• The volume of a packed cell
  • Chemical panel and blood gas analysis
  • Glucose testing
  • Urinalysis
  • Chest and digital abdomen radiography (x-rays)
  • An echocardiogram is a test that examines the heart (ECG)

Initial Early Diagnosis

Noticing wrong physical behavior in your pet's day-to-day activities is the key to early diagnosis.

The previous analysis methods aided in diagnosing pectus carinatum cases in dogs and thoracic X-rays to establish pectus deformities.


Your veterinarian's treatment plan for your puppy indicates the type of chest bone defect the dog has and how serious it is.

There is no need for therapy if the deformity is minor and does not compress internal organs, such as the lungs or heart. The vet will keep an eye on your puppy to ensure that the lungs and the heart function normally.

Corrective splints are a proper replacement if the deformity is not severe enough for surgery. 

New Treatment

Surgical treatment removes the distorted portion of the chest bone and replaces it with a fiberglass cast.

You will construct the cast by fitting it to your puppy's chest and then suturing it to his sternum. This procedure is generally new. It is performed on puppies older than three months with a more severe malformation.

Whether your puppy undergoes surgery or not, physical rehabilitation is typically required. Because this type of malformation can improve with physical therapy, the veterinarian may advise you to attempt that for a few months before considering splints or surgery.

If the veterinarian detects an infection, they will give your dog antibiotics and pain relievers.

Following your veterinarian's recommendations and bringing your puppy back for check-ups is a vital component of any therapy.

You have to be patient throughout this process.

It may be difficult and time-consuming, but you probably understand that your dog needs your love and care.

If your pet has had surgery, ensuring a peaceful area to relax is crucial for its healing process. Every therapy has a risk of adverse effects.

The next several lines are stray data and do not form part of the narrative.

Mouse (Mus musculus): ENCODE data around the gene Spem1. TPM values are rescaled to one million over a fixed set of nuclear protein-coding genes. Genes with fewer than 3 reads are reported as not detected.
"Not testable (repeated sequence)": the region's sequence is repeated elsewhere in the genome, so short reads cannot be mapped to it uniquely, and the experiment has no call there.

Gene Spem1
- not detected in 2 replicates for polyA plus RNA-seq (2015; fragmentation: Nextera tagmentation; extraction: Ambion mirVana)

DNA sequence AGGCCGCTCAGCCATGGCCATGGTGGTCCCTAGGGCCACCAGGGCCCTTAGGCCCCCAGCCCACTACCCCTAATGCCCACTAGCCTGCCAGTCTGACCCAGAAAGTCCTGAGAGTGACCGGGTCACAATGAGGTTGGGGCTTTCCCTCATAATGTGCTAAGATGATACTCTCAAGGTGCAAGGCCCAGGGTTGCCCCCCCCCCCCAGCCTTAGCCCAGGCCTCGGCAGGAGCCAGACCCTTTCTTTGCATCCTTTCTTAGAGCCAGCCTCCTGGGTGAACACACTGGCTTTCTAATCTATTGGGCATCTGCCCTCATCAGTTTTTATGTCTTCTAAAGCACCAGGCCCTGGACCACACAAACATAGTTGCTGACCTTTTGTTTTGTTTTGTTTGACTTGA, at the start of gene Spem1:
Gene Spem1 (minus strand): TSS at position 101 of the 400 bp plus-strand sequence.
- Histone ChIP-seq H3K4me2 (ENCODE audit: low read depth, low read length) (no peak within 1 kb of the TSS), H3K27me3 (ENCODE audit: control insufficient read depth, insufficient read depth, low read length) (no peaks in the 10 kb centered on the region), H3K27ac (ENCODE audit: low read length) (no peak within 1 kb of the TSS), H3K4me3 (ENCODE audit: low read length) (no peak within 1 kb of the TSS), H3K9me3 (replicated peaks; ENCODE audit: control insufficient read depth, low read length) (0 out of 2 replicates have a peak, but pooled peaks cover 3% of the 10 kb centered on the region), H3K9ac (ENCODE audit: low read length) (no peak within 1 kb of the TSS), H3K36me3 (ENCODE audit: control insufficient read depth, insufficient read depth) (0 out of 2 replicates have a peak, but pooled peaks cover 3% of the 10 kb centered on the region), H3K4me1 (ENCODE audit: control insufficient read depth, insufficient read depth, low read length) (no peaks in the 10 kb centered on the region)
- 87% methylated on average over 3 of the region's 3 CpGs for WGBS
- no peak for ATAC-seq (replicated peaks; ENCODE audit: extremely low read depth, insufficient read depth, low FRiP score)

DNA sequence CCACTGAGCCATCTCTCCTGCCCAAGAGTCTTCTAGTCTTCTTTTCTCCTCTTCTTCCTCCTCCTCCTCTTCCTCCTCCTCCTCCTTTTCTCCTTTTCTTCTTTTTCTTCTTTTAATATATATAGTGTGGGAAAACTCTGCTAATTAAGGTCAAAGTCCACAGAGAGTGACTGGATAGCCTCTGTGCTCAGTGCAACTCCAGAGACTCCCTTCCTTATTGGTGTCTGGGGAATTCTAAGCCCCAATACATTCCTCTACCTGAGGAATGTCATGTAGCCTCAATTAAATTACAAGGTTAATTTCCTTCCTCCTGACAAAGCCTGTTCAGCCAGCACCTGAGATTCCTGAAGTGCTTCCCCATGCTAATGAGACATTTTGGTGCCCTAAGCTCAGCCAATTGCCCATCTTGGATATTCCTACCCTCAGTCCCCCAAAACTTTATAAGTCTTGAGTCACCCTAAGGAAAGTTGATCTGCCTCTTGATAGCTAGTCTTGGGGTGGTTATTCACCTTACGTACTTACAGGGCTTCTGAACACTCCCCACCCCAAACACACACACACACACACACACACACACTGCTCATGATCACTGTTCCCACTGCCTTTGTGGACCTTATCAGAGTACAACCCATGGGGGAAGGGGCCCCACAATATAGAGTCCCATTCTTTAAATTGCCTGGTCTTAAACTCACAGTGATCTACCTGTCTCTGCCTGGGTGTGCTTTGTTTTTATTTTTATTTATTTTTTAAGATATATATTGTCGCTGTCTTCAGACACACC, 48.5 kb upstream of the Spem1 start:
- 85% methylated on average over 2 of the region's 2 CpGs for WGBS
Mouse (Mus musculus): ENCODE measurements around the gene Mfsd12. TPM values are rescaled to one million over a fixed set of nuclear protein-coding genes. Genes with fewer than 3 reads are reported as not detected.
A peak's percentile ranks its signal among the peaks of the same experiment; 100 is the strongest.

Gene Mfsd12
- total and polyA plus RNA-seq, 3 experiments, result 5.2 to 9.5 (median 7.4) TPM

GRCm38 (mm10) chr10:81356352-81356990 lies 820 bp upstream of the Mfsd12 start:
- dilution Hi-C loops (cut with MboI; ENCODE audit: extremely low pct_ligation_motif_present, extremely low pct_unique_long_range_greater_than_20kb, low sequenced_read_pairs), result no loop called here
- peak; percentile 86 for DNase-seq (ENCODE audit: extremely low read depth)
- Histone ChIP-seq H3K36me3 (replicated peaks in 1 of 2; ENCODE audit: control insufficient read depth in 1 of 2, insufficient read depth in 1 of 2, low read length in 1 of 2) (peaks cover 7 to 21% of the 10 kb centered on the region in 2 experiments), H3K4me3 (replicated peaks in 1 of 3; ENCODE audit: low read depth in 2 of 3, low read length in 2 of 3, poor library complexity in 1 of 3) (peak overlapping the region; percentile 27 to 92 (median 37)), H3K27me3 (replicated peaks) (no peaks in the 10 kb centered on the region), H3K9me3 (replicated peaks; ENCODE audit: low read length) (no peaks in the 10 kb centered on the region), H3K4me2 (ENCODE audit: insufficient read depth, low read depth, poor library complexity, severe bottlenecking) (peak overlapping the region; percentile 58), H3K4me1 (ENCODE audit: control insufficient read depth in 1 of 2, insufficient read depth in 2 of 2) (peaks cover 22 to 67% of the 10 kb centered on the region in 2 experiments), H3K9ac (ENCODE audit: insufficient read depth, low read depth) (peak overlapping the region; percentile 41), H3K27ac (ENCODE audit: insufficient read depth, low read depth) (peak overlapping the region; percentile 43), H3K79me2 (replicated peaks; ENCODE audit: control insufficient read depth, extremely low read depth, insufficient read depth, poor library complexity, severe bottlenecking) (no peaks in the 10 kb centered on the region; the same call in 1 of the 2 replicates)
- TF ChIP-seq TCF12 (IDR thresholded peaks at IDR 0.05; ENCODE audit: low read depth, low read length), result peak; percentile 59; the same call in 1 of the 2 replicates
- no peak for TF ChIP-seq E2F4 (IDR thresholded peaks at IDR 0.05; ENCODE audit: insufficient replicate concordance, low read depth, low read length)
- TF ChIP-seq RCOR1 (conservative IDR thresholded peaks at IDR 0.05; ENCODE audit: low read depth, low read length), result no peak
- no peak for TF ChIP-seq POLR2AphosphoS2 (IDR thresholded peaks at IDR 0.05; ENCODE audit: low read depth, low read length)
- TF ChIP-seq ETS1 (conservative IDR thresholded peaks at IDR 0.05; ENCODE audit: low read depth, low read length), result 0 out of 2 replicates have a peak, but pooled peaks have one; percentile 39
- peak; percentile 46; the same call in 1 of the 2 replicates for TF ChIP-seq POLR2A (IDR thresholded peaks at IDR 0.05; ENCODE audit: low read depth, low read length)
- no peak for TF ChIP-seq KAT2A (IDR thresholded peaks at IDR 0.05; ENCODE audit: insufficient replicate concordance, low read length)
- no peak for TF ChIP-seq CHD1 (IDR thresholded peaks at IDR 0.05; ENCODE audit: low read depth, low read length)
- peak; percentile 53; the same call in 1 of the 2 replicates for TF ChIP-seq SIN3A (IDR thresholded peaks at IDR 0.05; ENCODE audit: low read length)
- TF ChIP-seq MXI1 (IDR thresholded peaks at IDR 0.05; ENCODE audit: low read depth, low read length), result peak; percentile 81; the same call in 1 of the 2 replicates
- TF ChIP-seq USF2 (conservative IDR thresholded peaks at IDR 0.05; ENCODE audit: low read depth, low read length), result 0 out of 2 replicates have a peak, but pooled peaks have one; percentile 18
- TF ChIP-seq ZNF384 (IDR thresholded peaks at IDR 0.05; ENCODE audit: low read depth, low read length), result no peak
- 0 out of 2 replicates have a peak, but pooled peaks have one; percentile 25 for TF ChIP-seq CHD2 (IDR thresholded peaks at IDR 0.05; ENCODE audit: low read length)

As a result, the only option is to visit your veterinarian frequently.

The Bottom Line

I've gone over the essential things you must consider if your dog has a pectus carinatum malformation.

If you detect a bone anomaly, please don't wait to contact your dog's veterinarian. Letting your dog suffer and have a miserable life is not a humane option.

The pectus carinatum deformity may shorten the dog's life expectancy.

And, as usual, I encourage you to share your pet story with other pet owners with similar problems. All information about pectus deformities is helpful because there is a lack of information about the subject online, especially about pets.

Let's help each other! Thank you for reading!

2 Sources
  • Martins DB, Rietjens LH, Petrochi D. Pectus carinatum in a dog. Acta Scientiae Veterinariae. 2014 Jan 1;42.
  • Souza DB, Andrade Júnior PSC, Mariano CMA, Costa FS, Abílio EJ. Pectus carinatum in a dog. Arq Bras Med Vet Zootec. 2009 Feb;61:276–9.

Article by:

Mihail Veleski

I am Mihail Veleski, the person behind this website. Established in 2015, Pectus Excavatum Fix has helped thousands of people improve their sunken chest deformity, both physically and mentally. I pride myself on ensuring the information and methods I share are tried by me and backed by research. I improved my concave chest and rib flare deformities non-surgically.